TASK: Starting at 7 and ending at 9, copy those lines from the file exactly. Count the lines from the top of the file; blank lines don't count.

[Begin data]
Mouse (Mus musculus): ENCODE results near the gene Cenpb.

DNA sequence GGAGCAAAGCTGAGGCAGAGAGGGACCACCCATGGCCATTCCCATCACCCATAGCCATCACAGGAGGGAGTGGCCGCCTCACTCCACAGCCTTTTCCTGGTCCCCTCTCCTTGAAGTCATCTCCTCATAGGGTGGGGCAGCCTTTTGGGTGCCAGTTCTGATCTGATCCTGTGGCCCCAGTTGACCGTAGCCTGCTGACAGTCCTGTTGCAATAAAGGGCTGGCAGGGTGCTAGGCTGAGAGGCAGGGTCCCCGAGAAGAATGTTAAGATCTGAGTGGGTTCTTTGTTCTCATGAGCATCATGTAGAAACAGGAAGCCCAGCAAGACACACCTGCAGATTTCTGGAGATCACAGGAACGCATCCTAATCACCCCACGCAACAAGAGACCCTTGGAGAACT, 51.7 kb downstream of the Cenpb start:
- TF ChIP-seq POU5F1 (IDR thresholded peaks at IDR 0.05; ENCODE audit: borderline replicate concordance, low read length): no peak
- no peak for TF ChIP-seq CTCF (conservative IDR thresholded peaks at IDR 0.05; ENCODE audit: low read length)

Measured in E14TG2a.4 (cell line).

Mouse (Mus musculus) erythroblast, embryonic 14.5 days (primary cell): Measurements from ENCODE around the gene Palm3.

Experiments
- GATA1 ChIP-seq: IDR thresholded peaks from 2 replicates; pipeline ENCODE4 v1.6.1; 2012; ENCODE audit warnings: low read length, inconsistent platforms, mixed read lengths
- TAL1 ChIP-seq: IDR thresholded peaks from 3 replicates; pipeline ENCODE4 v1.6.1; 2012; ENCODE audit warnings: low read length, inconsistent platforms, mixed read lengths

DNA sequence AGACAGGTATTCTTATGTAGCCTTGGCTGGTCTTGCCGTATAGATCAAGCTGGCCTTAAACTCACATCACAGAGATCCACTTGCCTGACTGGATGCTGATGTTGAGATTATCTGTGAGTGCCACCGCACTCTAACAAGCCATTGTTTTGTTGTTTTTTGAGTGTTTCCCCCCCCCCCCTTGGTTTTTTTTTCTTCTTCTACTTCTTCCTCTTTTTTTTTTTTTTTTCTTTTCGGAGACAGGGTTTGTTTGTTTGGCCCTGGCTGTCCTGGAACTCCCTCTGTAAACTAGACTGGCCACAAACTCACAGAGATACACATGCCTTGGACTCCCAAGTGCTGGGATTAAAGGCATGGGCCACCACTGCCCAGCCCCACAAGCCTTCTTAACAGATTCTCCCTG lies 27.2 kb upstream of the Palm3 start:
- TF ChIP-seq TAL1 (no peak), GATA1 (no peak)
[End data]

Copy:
Experiments
- GATA1 ChIP-seq: IDR thresholded peaks from 2 replicates; pipeline ENCODE4 v1.6.1; 2012; ENCODE audit warnings: low read length, inconsistent platforms, mixed read lengths
- TAL1 ChIP-seq: IDR thresholded peaks from 3 replicates; pipeline ENCODE4 v1.6.1; 2012; ENCODE audit warnings: low read length, inconsistent platforms, mixed read lengths